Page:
HYPOCRISY. There’s plenty of that to go around. NATO is taking its stance on the principle of territorial integrity – something that apparently didn’t apply in Kosovo – and Russia’s supposedly “disproportionate” response, despite NATO’s bombing of the Danube bridges in Novy Sad. For its part, Moscow is posing as a humanitarian hero – a quality in short supply in the Chechen wars, especially the first – and a defender of self-determination, ditto. So let us concentrate on the two salient facts, and ignore the posturing.

TWO FACTS. The first fact is that Ossetians do not want to be part of Georgia. And, apart from the Georgian Empire of the 1200s (and maybe not then either – note Alania on the map), Ossetia was only in the Georgian SSR because Stalin-Jughashvili, a Georgian, decided that it should be. There have been three wars since 1918 in which the Ossetians have made their feelings plain. The second fact is that South Ossetia trusts only Moscow, not NATO, the EU or the UN, for its protection. These are the central facts upon which any solution to this present mess must be based. The world made a mistake in recognising Georgia, and some other examples of Stalin’s cartographical jokes, without making the qualification that the secessionist problems had to be dealt with in a civilised fashion (as, for example, Kiev did with Crimea and Chisinau with the Gagauz; granting a sufficient degree of autonomy in each case).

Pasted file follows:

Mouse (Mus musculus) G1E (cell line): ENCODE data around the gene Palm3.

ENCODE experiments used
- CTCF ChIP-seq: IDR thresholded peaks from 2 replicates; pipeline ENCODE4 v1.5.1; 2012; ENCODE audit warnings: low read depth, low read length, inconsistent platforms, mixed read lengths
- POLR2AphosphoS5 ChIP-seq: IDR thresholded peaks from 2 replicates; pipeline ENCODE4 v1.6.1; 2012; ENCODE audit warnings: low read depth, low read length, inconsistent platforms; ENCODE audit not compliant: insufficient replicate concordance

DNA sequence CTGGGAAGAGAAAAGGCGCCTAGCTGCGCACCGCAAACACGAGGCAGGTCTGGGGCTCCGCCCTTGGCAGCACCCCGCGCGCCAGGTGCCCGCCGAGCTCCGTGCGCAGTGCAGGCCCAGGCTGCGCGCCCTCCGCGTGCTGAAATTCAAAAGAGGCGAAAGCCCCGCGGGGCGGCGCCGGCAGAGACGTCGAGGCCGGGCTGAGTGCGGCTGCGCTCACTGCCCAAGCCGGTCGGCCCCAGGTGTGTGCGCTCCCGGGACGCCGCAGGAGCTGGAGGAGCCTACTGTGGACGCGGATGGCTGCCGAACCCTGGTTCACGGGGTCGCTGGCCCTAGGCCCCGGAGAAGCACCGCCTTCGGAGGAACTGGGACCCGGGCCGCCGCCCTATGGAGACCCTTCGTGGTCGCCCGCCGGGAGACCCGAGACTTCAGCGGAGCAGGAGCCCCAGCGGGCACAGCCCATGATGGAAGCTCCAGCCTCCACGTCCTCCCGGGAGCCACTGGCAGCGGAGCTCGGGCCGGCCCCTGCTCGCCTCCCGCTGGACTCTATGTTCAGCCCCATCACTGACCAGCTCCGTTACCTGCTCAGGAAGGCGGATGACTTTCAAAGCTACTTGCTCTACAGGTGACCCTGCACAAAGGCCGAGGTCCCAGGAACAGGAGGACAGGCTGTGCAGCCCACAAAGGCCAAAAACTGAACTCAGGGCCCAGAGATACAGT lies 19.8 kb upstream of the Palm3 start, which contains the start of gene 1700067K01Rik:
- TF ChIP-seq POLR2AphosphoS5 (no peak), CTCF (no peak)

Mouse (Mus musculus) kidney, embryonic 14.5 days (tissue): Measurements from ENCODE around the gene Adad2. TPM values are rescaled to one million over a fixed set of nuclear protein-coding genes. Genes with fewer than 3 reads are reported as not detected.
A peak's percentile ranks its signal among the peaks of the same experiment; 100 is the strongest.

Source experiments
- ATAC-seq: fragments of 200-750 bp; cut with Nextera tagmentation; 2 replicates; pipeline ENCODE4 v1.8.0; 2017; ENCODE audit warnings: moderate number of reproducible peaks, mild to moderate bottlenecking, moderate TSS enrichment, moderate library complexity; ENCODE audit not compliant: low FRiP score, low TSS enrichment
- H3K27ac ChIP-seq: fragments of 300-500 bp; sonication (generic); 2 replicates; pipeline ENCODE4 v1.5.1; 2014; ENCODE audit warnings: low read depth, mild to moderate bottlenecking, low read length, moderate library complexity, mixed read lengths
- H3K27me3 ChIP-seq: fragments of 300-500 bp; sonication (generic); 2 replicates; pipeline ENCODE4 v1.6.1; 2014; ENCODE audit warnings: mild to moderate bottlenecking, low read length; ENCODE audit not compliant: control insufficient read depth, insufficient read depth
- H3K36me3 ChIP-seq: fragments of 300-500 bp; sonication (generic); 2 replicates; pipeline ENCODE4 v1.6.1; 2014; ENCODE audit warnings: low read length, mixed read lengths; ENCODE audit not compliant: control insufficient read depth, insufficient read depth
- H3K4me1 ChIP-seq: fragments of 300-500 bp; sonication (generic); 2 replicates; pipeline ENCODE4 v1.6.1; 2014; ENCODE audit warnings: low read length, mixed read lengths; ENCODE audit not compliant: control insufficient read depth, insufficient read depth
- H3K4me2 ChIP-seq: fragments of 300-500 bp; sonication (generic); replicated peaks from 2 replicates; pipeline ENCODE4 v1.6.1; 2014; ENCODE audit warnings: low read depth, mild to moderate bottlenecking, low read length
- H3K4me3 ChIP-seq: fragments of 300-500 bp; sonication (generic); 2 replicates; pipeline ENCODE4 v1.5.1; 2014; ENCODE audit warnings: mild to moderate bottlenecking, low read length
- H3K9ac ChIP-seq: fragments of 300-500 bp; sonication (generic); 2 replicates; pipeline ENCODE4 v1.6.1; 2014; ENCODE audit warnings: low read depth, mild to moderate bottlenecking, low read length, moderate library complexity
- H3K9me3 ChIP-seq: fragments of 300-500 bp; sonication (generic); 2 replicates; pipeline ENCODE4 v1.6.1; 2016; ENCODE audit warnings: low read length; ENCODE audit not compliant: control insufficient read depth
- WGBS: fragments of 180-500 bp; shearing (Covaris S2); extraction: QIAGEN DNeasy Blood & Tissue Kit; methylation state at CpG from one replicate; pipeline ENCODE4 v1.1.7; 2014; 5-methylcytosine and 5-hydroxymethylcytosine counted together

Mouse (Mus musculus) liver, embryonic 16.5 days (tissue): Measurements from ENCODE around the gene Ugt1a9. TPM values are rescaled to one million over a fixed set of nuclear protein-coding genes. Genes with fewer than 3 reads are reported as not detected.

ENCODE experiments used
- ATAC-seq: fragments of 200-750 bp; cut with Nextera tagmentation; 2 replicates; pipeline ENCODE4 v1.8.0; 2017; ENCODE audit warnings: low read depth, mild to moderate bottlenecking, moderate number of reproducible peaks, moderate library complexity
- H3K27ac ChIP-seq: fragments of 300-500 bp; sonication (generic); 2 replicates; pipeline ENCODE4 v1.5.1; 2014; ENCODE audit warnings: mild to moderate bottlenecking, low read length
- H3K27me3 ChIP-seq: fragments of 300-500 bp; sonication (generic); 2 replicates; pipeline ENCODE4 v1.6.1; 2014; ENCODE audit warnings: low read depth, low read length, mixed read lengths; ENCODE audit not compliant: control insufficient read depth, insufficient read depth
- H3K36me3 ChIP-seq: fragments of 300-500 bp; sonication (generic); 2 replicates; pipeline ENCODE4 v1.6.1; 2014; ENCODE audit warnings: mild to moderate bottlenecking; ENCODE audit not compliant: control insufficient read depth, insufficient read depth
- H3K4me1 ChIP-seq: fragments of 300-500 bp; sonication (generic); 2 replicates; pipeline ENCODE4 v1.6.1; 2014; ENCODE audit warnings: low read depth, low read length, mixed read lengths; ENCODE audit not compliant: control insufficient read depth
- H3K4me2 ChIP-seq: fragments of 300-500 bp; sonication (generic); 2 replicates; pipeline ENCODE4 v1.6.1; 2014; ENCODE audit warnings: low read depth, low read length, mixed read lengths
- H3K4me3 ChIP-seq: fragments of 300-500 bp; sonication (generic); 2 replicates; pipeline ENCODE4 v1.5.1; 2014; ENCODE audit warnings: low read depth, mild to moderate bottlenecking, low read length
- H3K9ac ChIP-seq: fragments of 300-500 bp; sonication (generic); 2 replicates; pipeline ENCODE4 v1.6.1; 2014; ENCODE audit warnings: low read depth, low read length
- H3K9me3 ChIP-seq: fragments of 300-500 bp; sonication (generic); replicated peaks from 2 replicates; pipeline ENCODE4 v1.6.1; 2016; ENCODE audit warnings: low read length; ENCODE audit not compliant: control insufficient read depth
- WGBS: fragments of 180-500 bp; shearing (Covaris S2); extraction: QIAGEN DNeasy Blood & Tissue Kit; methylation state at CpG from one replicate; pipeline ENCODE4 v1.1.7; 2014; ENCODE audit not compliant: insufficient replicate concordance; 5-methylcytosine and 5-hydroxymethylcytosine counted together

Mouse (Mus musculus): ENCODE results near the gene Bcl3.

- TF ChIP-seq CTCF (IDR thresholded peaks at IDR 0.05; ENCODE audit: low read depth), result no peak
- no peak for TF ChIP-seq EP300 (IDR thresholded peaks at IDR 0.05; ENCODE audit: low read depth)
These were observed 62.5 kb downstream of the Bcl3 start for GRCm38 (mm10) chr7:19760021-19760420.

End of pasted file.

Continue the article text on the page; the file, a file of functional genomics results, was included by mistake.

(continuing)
RECOGNITION. After almost unanimous recommendations from the Federation Council and the Duma, Medvedev formally recognised the independence of South Ossetia and Abkhazia; here are the reasons he gave. Each is now pressing for Russian troops to be based in them. In my opinion, the recognition would have been better had it waited, but I don’t think Moscow cares any more: WTO membership is an ever-receding carrot; the Medvedev-Sarkozy agreement seems to have been changed somehow (discussion); relations with NATO have never amounted to anything real; and as far as much opinion in the West is concerned, Russia is at fault anyway.

CASUALTIES IN SOUTH OSSETIA. The South Ossetian Prosecutor General Teimuraz Khugayev is reported by Interfax to have stated: “As of August 28, 1,692 people were killed and 1,500 were wounded as a result of the Georgian aggression. An estimated 3,500 citizens have been recognized as victims: those are the people who have lost their relatives and homes”. Having watched a lot of film from Tskhinvali, I do not find the numbers unbelievable but there is a disparity between the killed and wounded (normally the latter figure is two to three times the first. But Tskhinvali’s hospital was badly damaged early on).